He urged them to always place Nimba County first in most of their undertakings, adding that they should be prepared to help any Nimbaian desirous of achieving tertiary education.
Mr. Nuahn called on older Nimba University and college graduates, and other Nimba stakeholders to guide the young graduates as they walk out of the walls of the UL into another stage in life.
In a welcome remarks earlier, the vice President of NUSA, Mr. William Meazole said Nimba is a county that the Republic of Liberia depended on for almost every thing it needed to move forward; adding that Nimba county's economic growth rate is increasing day by day thus making it second to none.
He asserted that while one may think that Nimba County received education later, due to its distance from the sea coast, it is today true that every village in the county has a school. He noted that within 5 years from now because of its strategic importance people from others counties will be playing DV to go to Nimba County.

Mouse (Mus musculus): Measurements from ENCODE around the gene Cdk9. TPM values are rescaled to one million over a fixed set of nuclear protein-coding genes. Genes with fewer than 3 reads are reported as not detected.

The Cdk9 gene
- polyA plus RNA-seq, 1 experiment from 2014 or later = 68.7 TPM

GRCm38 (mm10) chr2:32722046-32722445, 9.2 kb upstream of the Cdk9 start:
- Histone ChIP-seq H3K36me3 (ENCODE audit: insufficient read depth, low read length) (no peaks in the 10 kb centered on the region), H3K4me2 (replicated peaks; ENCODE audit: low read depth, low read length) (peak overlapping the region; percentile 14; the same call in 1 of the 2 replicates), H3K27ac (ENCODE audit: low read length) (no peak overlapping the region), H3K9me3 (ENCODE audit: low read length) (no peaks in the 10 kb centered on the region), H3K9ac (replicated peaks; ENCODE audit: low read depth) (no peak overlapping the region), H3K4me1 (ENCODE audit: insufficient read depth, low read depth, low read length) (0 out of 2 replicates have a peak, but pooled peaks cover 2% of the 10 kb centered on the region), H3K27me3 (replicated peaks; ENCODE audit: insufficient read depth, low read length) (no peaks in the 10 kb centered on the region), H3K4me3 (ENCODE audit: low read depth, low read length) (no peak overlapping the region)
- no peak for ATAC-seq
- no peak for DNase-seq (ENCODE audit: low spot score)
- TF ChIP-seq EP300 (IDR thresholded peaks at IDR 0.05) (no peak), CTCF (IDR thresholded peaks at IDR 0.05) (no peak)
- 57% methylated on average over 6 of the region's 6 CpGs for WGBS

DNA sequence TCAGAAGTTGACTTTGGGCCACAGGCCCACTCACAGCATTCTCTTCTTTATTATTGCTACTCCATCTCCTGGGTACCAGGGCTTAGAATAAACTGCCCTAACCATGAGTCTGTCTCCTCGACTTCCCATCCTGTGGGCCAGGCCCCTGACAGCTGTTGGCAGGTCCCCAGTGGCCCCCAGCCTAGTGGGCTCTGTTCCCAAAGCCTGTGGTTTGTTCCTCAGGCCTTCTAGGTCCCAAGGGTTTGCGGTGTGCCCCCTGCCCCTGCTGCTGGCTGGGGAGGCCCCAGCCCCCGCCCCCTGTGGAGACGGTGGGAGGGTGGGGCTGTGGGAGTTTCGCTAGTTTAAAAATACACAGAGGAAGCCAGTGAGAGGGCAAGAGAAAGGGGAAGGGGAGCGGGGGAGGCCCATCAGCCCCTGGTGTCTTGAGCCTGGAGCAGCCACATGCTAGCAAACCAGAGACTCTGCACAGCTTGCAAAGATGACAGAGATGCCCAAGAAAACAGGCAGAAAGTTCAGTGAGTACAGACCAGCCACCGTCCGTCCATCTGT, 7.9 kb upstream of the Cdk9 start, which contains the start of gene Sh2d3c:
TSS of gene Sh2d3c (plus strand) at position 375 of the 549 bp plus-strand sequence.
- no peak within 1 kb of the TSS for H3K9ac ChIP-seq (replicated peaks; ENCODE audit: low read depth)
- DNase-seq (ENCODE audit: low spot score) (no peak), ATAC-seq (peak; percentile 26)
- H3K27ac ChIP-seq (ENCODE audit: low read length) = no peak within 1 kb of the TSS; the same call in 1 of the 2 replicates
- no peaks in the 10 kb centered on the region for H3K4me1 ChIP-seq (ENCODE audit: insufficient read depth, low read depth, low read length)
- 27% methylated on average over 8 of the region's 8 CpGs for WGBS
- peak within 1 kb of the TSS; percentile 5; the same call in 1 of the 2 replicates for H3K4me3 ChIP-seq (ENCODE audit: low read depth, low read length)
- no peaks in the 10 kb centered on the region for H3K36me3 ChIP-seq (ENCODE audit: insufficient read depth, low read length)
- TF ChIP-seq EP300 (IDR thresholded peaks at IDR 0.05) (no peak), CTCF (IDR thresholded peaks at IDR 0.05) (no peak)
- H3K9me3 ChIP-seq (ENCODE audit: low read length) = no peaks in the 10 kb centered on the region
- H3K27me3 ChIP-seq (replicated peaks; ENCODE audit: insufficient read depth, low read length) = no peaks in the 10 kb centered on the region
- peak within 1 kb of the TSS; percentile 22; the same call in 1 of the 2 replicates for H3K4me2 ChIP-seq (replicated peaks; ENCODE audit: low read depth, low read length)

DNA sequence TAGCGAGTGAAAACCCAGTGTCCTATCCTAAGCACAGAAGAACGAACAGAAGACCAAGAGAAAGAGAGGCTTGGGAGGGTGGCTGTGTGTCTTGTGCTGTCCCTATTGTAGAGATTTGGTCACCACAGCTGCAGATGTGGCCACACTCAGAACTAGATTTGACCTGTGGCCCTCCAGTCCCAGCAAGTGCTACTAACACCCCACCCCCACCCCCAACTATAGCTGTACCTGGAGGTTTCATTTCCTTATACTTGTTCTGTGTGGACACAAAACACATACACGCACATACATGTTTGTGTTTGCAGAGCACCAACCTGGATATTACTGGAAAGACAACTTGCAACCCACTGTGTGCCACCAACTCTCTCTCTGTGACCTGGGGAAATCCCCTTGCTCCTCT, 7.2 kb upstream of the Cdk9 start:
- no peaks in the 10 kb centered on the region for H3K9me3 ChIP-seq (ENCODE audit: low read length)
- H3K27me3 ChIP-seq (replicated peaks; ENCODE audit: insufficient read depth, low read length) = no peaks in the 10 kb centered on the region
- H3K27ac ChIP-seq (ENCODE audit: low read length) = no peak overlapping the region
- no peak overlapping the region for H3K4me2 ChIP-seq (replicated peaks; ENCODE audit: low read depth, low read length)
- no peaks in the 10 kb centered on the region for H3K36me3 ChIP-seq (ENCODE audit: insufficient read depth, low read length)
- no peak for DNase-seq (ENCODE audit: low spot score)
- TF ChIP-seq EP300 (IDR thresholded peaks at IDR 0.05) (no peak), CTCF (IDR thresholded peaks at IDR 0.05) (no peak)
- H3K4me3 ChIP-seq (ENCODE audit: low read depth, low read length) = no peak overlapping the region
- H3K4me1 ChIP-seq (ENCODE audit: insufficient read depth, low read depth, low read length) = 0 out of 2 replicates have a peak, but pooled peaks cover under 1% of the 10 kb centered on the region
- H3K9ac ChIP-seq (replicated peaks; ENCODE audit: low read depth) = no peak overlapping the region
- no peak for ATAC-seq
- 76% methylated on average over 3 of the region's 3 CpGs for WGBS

Delivering the key note address, one of the astute sons of Nimba County Mr. Jackson F. Doe Jr. called on the graduates of the UL 93rd class to become “High Impact Nimba Citizens.“
He used as a case study his late father, the former education minister and one time standard bearer of the now defunct Liberia Action Party (LAP), Jackson F. Doe Sr.
He said Mr. Doe Sr, who hailed from one of the remote villages in Nimba County, came to Monrovia in pursuance of education staying with one of the Americo-Liberian families. Due to his hard work at home, he used to arrive to the school campus late most of the time, he said.
He added that even though Mr. Doe caught hard time while in school, he was one of the brilliant students which was why he benefited from a government scholarship.
Upon the completion of his studies, he chose to serve as a school principal in Nimba County, although there were many chances for him to work in Monrovia. Jackson Doe Jr said that this is one of the ways Mr. Doe proved to be a 'High Impact Nimba Citizen'.